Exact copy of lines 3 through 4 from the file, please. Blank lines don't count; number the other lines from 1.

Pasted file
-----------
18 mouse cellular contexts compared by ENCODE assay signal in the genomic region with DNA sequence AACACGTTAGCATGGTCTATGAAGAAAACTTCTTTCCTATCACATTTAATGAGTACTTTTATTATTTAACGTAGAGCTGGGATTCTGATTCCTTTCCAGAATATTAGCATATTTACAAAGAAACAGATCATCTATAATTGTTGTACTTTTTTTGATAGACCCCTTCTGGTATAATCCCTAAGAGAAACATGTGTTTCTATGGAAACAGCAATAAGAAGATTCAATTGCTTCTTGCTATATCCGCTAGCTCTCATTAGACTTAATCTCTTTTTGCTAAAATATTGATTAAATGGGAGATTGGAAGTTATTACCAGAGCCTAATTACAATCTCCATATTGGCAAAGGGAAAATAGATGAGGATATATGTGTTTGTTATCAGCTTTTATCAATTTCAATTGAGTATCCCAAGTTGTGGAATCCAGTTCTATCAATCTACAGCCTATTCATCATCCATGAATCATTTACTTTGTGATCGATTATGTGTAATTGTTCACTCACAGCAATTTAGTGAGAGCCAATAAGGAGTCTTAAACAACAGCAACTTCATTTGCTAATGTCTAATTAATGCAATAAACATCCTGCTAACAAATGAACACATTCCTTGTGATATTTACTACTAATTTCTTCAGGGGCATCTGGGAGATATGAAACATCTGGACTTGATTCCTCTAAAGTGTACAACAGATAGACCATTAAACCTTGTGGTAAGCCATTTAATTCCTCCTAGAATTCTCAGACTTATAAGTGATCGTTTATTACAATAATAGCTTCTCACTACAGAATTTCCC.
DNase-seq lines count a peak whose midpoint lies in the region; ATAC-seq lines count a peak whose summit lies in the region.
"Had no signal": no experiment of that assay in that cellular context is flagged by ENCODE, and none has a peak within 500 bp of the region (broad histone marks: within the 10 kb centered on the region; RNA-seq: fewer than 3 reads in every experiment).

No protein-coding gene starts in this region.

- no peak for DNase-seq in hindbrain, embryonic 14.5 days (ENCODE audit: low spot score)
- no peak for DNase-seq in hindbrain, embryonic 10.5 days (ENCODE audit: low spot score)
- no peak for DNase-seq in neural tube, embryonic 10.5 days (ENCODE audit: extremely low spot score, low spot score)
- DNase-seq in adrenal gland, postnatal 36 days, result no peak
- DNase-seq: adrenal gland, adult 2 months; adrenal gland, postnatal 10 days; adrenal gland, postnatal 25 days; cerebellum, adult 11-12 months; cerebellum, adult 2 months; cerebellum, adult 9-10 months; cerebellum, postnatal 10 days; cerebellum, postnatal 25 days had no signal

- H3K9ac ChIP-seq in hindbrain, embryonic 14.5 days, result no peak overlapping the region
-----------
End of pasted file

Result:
"Had no signal": no experiment of that assay in that cellular context is flagged by ENCODE, and none has a peak within 500 bp of the region (broad histone marks: within the 10 kb centered on the region; RNA-seq: fewer than 3 reads in every experiment).

No protein-coding gene starts in this region.